The Loneliness of Distrust

Ever been lied to? Cheated on? Stolen from?

Did you ever fully trust that person ever again?

That my friends, is suspicion. That shadow of doubt that lingers on long after the incident. George Eliot once asked, “What loneliness is more lonely than distrust?” Suspicion is distrust in its truest form, but lacking evidence or proof. You can create a character who is suspicious of another for no provable reason. That would become your story, proving they are right or wrong. Now, if that other person had done them, or someone they love wrong, distrust is easy and in the forefront of the storyline.

Do you trust me? I know you do…right? Hmmm. Anyway, let’s fill our cuppas and grab some nibbles and get down to it. Don’t forget to wash your hands before you go rooting around in other people stuff. In fact, wash your hands after, too. You can’t trust that things are clean these days. Covid sucks and so do the shots. Eeeek! Snag that copy of Creating Character Emotions by Ann Hood and meet us out on the reading rug.

Suspicion and paranoia are two different things but if you aren’t careful in how you write them, they can cross paths. If you create a character who is suspicious of another with no viable reason, you can dip into paranoia quickly. Remember, your reader must feel the same as you create the story. If they can’t follow your characters train of thought or feelings about another character you can lose them.

To write distrust and suspicion in a believable way you must reveal some of the source of the character’s feelings. Maybe they saw the other character holding the hand of a girl who was not their girlfriend. Or lurking around outside a building that was robbed later that evening. Build reasonable doubt.

If you lay it out in the beginning that someone cheated, lied, or stole then it’s easier to follow through on the suspicion and doubt. Then it can be a story of building back someone’s trust or confirm they aren’t worth it. Either way, make it real. Don’t throw your character under the proverbial bus too soon. Your reader’s interest will go right along with it. Why keep reading when you already know what’s gonna happen a third of the way through. Boring.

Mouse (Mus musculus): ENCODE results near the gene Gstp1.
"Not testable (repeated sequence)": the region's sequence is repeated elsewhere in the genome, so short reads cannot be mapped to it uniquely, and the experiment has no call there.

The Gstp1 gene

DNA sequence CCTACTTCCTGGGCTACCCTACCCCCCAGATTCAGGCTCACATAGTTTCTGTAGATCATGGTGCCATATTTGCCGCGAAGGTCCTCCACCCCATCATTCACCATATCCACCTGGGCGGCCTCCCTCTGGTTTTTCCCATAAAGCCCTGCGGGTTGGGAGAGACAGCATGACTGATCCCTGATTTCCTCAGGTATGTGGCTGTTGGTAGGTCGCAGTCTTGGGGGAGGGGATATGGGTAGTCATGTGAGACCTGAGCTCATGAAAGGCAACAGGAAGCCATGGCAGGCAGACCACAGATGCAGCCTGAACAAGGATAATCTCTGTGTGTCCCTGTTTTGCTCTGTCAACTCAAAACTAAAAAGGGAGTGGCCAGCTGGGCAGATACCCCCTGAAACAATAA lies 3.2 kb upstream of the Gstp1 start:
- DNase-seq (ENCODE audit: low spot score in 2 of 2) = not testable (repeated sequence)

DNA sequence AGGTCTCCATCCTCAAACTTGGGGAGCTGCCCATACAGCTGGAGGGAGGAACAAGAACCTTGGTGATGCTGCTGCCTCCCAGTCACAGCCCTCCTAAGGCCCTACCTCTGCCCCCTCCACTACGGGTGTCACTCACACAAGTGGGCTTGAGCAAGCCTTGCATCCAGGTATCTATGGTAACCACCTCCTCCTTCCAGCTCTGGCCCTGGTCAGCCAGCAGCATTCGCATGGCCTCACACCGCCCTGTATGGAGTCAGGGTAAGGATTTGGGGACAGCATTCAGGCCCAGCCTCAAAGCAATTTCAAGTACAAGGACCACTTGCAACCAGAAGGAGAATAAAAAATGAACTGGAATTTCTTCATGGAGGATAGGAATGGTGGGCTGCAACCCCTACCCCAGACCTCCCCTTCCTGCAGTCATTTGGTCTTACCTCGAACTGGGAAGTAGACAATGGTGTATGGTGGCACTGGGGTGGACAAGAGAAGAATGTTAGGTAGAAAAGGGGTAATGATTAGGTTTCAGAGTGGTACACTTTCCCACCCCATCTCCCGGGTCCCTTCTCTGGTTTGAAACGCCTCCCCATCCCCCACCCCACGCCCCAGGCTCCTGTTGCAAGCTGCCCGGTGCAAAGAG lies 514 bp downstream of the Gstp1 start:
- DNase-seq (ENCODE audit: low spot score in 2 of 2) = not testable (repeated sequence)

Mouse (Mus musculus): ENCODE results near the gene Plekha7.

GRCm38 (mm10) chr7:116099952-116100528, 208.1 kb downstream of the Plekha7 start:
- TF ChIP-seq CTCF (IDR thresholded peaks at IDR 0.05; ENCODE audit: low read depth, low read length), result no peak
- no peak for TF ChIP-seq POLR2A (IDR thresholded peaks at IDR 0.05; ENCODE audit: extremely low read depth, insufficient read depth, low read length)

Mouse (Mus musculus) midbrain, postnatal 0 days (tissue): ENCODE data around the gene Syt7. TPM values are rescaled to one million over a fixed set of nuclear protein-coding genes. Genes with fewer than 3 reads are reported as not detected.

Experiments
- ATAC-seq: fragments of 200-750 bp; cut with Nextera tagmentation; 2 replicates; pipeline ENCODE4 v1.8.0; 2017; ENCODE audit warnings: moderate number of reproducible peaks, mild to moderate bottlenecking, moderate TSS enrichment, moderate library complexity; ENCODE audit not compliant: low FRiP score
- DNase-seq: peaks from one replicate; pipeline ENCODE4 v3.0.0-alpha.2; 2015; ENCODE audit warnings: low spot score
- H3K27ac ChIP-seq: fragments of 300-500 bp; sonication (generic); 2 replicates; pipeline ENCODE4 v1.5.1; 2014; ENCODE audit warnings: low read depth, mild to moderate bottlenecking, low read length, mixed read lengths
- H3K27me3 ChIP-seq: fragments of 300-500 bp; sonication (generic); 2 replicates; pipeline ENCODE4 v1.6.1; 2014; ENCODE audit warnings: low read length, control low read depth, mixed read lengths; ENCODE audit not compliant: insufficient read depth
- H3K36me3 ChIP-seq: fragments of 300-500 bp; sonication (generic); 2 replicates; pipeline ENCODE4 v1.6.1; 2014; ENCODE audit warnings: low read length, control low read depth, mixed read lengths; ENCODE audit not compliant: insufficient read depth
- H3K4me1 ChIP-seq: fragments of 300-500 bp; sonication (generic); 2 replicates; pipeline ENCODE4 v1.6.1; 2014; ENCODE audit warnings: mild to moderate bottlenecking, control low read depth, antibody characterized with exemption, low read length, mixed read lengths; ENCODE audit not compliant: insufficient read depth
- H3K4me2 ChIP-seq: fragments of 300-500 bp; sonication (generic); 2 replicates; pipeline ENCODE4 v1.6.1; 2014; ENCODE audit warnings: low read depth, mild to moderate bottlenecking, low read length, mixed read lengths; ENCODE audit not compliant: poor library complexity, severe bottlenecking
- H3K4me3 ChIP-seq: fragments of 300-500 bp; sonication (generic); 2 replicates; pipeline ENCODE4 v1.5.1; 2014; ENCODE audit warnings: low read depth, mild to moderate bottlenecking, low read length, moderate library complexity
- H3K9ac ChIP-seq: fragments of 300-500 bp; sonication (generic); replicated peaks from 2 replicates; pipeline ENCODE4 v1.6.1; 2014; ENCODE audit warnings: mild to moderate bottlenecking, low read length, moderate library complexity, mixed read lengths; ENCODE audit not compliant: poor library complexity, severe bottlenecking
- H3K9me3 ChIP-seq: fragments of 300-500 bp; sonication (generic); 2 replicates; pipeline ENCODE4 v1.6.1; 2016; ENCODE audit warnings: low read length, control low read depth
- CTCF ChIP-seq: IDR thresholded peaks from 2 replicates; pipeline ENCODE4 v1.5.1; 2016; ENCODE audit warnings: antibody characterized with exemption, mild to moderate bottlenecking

Even if there isn’t any in-your-face proof of distrust, don’t rule out the feeling a character may have. We have all had that weird twitch at the back of our neck’s when we met someone slightly off center. I’m sure people have felt that way about me. LOL I’m cool with that. I’m an acquired taste. Not for everyone.  Anyway, create that twitch or head tilt when a character assesses that person they just met. The watchful eye they keep to determine the reason for their distrust.

When writing from a child’s perspective, their reasoning can be crazy and outlandish. Their teacher is an alien, or their neighbor is hiding a dead body in the salt can he uses to clear the sidewalks when it snows. (Home Alone) You have the freedom to go overboard when in a child’s mind.  Not so much with adults…right?


  1. Create a child’s crazy distrust for their third-grade teacher: they are an alien, or bank robber, or, even better, an alien bank robber. Have fun with their reasoning.
  2. Create a scene where your character has already proven they are a cheater, liar, or thief. Write how they try to rebuild the trust they have broken.
  3. Your MC has just met the significant other of their best friend. They instantly don’t like them. Why? Show us what they are feeling and why.

Please remember that I am not trying to write this book for you word for word. I am skipping a lot of detail. I highly suggest you purchase the book and read between the lines.

Polish your sparkle and keep twirling.

Find joy. Be joy. Enjoy.

I’m always looking for new friends!

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